Development of a Nation-wide Approach to Incidental Findings from Genome-wide Sequencing in Clinical Care

Julie Richer, Anne-Marie Laberge and Kym Boycott on behalf of the Incidental Finding Working Group of the Canadian College of Medical Geneticists

In recent years, the cost of DNA sequencing has declined rapidly. Next-generation sequencing technologies have made it possible to interrogate a patient’s genome in a cost-effective and efficient manner. While genome-wide sequencing in Canada has been performed on a research basis for several years, clinical diagnostic services based on these technologies are now becoming available and are increasingly being requested. Ensuring that patients with genetic disease have appropriate access to these diagnostic tests has, therefore, become important. Given that incidental findings are identified in 1-2% of tested individuals, the Canadian College of Medical Geneticists (CCMG) formed a working group to develop a responsible approach to incidental findings uncovered by such technology. The CCMG is a national professional organization comprised of clinically-trained medical and laboratory geneticists that establishes professional standards of clinical genetics practice across the country. The working group consisted of medical geneticists, clinical laboratory geneticists, genetic counsellors, ethicists, lawyers, and genetic researchers. The Statement was circulated for comment to the Canadian College of Medical Geneticists (CCMG) membership-at-large and, following incorporation of feedback, approved by the CCMG Board of Directors.

To responsibly manage limited resources in a publicly funded health care system and ensure optimal access to this technology for those who are most likely to benefit, whenever possible, genome-wide data should be filtered for genes known to be associated with the clinical presentation of the patient. For patients for whom a diagnosis cannot be uncovered with a filtered approach, a more detailed consent process is required prior to removing filters.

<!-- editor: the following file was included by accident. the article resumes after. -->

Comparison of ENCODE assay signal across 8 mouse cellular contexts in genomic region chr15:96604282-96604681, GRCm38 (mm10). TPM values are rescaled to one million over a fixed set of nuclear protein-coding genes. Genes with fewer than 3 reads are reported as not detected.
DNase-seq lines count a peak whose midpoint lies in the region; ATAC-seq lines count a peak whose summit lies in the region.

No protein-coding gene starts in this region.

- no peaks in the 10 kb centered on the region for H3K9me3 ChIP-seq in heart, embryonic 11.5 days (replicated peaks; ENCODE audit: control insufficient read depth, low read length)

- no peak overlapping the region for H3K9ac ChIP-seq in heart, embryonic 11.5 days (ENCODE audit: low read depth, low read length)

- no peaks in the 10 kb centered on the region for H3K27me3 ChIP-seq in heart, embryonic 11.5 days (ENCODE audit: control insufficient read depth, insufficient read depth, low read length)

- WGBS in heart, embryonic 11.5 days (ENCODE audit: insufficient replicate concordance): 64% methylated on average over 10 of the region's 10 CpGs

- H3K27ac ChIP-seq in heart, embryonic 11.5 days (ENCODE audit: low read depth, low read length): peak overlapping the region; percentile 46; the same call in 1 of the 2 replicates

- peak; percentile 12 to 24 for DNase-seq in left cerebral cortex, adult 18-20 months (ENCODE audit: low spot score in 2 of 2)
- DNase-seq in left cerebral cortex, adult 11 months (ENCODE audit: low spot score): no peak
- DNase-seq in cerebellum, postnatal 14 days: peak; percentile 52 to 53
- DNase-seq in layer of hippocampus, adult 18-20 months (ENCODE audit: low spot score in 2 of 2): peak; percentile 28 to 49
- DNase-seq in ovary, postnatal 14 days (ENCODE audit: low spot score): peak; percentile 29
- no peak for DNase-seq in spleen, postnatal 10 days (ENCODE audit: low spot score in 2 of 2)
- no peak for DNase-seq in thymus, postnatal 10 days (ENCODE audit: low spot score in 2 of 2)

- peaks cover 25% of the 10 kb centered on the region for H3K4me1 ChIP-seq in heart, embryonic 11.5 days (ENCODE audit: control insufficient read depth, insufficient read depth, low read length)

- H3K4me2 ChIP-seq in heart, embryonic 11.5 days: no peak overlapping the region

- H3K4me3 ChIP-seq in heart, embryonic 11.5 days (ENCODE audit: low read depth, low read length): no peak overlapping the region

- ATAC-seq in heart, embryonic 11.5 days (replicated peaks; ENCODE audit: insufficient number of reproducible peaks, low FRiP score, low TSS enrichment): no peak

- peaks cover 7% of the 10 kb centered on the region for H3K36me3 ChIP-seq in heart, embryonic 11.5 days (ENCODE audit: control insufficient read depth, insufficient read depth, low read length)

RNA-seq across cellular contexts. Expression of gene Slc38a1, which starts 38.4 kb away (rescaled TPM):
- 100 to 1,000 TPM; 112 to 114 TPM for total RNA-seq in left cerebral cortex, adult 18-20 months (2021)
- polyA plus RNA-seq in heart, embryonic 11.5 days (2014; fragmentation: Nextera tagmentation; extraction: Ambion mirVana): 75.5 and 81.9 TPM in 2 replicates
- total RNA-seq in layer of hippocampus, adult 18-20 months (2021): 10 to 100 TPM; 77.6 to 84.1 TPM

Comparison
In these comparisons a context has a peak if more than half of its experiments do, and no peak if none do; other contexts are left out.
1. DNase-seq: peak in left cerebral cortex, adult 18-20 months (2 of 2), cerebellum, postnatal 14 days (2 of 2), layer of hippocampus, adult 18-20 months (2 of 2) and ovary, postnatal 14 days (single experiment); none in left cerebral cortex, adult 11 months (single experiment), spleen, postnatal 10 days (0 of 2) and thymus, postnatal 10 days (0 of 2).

1. Competent adults should be given the option to receive, or not, all clearly pathogenic variants regardless of their medical actionability.
  2. For incompetent adults, pathogenic medically actionable variants should be reported to their legal representative, unless the incompetent adult concerned expressed wishes to the contrary while still competent.
  3. In children, in order to protect their right to an open future including the right to choose which information they wish to learn and to protect their future insurability in a country where there is currently no genetic non-discrimination law, only pathogenic variant for conditions medically actionable in childhood should be disclosed and such variants should be disclosed regardless of the preference of the parents. A child’s risk for adult-onset genetic conditions should not be communicated unless (1) the parents request such disclosure, AND (2) disclosure of the information could prevent serious harm to the health of a parent or family member, as determined on a case-by-case basis.

Determining which conditions are considered clinically actionable is a challenge. Assessment of actionability during childhood should strongly consider, issues of penetrance at 18 years, likelihood of adverse outcome with this condition and whether a clear risk-reduction intervention with proven benefits is available should be strongly considered. For incompletely penetrant conditions, the likelihood of a diagnosis not being made or being sufficiently delayed to have a deleterious impact on the patient if we wait for them to display clinical symptoms should also be considered. Finally, in order to ensure that future patients have fair access to this technology, we do not recommend on-going re-interpretation of variants beyond the initial analysis unless explicitly requested by a geneticist still actively caring for such patient.